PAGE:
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Holiday rep, 22, was told she had just DAYS to live after she developed deadly bowel inflammation

A 22-year-old woman was told on November 29 she may be dead by December 1 after doctors struggled to keep her ‘life-threatening bowel inflammation’ under control.

Hayley Kelsey, now 25, thought too much milk or coffee was triggering her diarrhoea and abdominal cramps when they suddenly came on in January 2016. 

Ms Kelsey – who was working as a holiday rep in Turkey – ignored her symptoms for months, which ended with her passing blood, losing two-and-a-half stone (35lbs), and being unable to even keep water down.

Once back in the UK, she decided enough was enough and was rushed to Colchester A&E, where doctors diagnosed her with the inflammatory bowel disease (IBD) ulcerative colitis (UC).

Doctors gave Ms Kelsey just 48 hours to live every day that she was in intensive care and even warned her parents she would unlikely make it through the night.

When her body failed to respond to medication, medics had no choice but to operate, leaving Ms Kelsey with a lifelong stoma bag.  

After being diagnosed with ulcerative colitis, medics were forced to remove her colon and fit her with a stoma bag (pictured)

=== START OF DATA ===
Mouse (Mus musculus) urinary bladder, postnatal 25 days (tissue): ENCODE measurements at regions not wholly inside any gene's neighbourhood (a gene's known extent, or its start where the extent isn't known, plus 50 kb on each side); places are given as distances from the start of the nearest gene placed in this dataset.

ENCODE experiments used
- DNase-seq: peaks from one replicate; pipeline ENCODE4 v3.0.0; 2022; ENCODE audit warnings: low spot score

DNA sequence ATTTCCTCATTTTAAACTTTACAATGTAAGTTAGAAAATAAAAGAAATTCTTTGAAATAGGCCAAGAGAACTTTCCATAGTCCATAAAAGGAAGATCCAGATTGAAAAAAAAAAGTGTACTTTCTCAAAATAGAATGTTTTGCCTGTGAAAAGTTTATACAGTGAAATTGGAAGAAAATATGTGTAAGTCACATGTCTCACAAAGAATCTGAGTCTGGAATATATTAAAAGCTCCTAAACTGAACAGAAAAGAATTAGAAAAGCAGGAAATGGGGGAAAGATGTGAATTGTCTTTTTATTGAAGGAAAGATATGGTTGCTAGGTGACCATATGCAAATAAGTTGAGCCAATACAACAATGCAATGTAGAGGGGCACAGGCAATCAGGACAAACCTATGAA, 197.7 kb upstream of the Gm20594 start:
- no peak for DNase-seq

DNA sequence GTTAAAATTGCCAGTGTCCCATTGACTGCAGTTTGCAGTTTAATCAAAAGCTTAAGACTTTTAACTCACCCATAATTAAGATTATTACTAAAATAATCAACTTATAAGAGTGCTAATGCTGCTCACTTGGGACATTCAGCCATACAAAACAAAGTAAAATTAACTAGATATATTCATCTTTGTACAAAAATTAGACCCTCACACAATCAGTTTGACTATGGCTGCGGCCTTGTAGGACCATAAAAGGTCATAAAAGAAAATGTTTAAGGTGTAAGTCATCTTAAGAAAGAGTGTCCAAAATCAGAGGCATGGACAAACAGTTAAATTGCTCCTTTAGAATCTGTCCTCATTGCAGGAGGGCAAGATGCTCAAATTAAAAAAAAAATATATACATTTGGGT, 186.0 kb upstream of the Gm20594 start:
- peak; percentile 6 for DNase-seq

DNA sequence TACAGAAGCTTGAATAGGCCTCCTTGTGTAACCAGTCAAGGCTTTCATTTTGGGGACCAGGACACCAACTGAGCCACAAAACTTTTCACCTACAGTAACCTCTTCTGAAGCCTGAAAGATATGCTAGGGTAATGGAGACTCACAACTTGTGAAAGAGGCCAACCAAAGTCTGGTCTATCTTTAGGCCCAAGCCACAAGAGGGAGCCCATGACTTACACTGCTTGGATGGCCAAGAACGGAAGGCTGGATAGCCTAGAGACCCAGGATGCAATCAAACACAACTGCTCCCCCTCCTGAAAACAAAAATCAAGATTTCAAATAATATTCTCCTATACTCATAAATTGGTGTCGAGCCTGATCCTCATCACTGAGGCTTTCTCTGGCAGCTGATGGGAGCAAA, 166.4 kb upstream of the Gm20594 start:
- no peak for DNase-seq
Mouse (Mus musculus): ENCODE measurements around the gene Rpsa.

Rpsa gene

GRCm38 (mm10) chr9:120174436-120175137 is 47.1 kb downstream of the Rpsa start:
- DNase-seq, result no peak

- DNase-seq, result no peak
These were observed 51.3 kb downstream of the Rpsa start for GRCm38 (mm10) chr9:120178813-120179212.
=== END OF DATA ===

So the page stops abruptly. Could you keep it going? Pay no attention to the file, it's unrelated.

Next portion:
Hayley Kelsey (left) was told she had just days to live after doctors struggled to keep her ‘life-threatening bowel inflammation’ under control. After being diagnosed with ulcerative colitis, medics were forced to remove part of her colon and fit her with a stoma bag (pictured right)

Just ten days after her diagnosis she was wheeled into surgery to remove a section of her inflamed bowel and rectum. Upon waking, her first words were 'am I dead?'. She then came around and was grateful just to be alive despite her bag. She is pictured after the operation

Just ten days after her diagnosis she was wheeled into surgery to remove a section of her inflamed bowel and rectum. Upon waking, her first words were ‘am I dead?’. She then came around and was grateful just to be alive despite her bag. She is pictured after the operation